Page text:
|2012-2013 NBA Season|
|December 9th, 2012|
|Chesapeake Energy Arena, Oklahoma City, Oklahoma|
|6:00 PM CST|
|Fox Sports Network Oklahoma, Fox Sports Network Indiana|
|WWLS the Sports Animal (98.1), 1070 ESPN The Fan Indianapolis|
|Enemy Blogs: Indy Cornrows, 8 Points 9 Seconds, Pacers Pulse, Always Miller Time|
|Previous Meetings: None|
|George Hill||PG||Russell Westbrook|
|Lance Stephenson||SG||Thabo Sefolosha|
|Paul George||SF||Kevin Durant|
|David West||PF||Serge Ibaka|
|Roy Hibbert||C||Kendrick Perkins|
The Pacers are really struggling to make ends meet this year. After making the second round of the playoffs last season, they've stumbled out of the gate to a rather pedestrian 10-10 record. They haven't really dropped the ball against bad teams, but they haven't really impressed anybody, either. It seems like they're just a little extra oompf away from getting where they need to be.
Where did that oompf go? Well, the obvious answer is the injury of their primary scorer, Danny Granger. He won't be back for another two months or so while rehabilitating his knee. Without his presence on the team, the Pacers have become the league's second lowest-scoring club. Their only consistent assets are their rebounding and defense, but those are continually undermined by their lack of ball control.
When looking at the loss of oompf, you could also point to the off-season losses of Darren Collison, Louis Amundson, Dahntay Jones, and Leandro Barbosa, all significant contributors to the Pacer bench last year. They've been largely replaced by D.J. Augustin, Ian Mahinmi, Gerald Green, and Sam Young. While the team's old bench definitely wasn't spectacular, their new bench has no real leader or reliable source of offense, and as such, the team has gone downhill as a whole.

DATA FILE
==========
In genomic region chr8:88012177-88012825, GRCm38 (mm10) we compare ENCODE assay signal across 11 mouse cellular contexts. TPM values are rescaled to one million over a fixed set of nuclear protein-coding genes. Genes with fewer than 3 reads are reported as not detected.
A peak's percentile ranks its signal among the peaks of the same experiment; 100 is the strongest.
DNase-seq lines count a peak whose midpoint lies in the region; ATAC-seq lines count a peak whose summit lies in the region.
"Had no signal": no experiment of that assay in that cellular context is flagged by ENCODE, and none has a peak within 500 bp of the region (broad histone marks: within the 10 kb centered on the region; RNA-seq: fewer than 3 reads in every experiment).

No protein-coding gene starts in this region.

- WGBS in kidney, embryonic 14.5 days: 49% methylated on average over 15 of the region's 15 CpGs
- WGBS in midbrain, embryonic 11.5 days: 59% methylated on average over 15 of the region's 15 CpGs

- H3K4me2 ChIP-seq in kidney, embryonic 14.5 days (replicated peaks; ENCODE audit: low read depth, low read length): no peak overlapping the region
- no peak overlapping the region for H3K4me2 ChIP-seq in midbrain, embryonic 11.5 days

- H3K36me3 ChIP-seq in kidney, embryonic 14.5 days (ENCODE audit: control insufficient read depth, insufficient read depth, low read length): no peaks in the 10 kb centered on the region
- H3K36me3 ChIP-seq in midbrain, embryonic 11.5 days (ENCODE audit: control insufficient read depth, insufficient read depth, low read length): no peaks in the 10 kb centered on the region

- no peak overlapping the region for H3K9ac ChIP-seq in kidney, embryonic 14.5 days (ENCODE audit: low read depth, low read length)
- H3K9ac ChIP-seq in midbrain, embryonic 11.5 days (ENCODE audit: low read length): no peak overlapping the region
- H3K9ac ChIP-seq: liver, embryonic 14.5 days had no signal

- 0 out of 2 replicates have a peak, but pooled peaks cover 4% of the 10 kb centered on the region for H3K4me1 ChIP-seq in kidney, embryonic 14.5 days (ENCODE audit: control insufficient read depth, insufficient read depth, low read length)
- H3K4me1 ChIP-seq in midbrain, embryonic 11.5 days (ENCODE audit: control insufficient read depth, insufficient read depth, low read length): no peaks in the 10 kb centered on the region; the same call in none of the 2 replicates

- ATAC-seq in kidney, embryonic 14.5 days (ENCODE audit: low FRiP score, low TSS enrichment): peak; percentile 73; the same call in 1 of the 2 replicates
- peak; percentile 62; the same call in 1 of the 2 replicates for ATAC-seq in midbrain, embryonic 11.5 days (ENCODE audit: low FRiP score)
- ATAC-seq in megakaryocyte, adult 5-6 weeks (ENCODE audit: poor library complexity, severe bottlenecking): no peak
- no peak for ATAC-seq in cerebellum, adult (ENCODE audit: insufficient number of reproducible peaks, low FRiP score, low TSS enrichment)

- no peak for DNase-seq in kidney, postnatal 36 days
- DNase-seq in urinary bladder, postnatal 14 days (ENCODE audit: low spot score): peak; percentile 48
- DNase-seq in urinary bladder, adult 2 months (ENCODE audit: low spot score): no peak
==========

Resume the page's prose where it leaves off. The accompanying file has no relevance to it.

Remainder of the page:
Indy Cornrows has a short column on the issue, and answers aren't immediately forthcoming. They've got a few rookies on the bench, and one already proposed is the replacement of D.J. Augustin with Ben Hansbrough, an undrafted rookie point guard out of Notre Dame. Not far behind is the discussion of a replacement for Tyler Hansbrough, who's heir apparent appears to be Jeff Pendergraph. The guys at Indy Cornrows are so desperate that they're throwing out the name of JaJuan Johnson, a current D-League double-double machine.
Would any of those changes make a difference? It's doubtful. I'm not going to lie and say I've seen a lot of Jeff Pendergraph action, but with how horrible the regular backups are playing, if there was a worthwhile change to be made, you'd think Frank Vogel would have made it by now. It's not that the guys on the Pacer bench are necessarily bad, per se. They're just guys who need a playmaker to set up plays for them, or a scorer to take pressure off of them. The Pacers have neither, and the bench suffers. Wherefore art thou, Darren Collison?
But, let's talk turkey. How are the Pacers going to fare against a team like the Thunder? Well, there's going to be a war of pace, I can tell you that much. And if the Thunder can keep the game moving briskly, it's almost guaranteed that they're going to win. The Pacers pretty much lost their game against the Nuggets on Friday that way.